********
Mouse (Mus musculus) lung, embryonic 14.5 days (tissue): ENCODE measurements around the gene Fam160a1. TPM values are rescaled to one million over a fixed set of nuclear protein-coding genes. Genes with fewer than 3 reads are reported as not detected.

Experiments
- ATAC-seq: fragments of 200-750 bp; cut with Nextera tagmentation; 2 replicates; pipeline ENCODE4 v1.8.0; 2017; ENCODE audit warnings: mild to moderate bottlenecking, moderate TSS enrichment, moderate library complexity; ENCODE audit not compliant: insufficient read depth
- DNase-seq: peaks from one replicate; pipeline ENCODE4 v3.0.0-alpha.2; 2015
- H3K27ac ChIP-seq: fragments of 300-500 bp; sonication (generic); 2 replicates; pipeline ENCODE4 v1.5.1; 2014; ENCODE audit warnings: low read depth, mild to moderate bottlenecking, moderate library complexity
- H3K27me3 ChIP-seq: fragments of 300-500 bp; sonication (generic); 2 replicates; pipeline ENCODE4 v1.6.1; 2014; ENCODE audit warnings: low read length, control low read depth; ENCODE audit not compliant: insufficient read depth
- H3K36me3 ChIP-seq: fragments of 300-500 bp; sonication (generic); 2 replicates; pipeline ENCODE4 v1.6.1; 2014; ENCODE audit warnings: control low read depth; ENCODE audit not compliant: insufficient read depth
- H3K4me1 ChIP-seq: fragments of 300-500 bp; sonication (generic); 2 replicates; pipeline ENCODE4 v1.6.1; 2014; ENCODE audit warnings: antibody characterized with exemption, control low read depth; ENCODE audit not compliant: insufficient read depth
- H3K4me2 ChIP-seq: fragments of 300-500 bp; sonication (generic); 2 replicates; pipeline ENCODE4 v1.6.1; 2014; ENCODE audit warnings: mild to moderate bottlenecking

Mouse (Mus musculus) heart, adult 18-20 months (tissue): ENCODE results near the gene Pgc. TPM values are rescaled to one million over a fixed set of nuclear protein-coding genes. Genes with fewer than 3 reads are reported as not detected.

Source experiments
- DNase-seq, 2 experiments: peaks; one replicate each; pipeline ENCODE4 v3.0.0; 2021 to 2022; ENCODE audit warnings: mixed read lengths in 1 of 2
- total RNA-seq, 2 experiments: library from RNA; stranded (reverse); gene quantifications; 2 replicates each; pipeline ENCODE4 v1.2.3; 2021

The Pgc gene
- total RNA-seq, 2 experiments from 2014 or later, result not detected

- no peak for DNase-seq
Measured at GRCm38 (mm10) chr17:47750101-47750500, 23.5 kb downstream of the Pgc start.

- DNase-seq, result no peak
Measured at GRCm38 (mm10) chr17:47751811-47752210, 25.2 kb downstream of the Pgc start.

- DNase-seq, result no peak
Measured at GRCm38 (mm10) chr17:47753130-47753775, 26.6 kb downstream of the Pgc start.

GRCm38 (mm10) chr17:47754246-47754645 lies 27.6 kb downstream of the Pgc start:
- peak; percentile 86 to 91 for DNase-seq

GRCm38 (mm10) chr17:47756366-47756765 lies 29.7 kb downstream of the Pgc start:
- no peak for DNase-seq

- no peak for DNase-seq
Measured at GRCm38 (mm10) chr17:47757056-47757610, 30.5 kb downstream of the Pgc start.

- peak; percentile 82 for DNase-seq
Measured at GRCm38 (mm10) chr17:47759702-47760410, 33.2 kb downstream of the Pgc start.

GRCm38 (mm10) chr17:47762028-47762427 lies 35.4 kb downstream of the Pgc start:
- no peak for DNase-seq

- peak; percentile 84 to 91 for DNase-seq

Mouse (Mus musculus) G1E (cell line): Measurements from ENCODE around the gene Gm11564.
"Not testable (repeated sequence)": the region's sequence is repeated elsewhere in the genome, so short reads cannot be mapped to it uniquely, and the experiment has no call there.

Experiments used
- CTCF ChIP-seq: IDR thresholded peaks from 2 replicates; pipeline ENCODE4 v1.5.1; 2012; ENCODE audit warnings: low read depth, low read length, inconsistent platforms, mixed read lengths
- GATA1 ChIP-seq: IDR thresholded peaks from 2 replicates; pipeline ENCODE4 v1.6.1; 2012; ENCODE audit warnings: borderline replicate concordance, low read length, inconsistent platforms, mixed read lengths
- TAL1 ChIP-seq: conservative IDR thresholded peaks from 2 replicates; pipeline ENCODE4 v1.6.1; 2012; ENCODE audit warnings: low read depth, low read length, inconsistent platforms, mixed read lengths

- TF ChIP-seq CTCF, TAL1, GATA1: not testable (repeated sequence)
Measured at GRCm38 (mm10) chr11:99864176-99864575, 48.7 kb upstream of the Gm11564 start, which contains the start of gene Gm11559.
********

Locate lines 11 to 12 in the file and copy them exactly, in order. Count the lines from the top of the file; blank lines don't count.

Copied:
Source experiments
- DNase-seq, 2 experiments: peaks; one replicate each; pipeline ENCODE4 v3.0.0; 2021 to 2022; ENCODE audit warnings: mixed read lengths in 1 of 2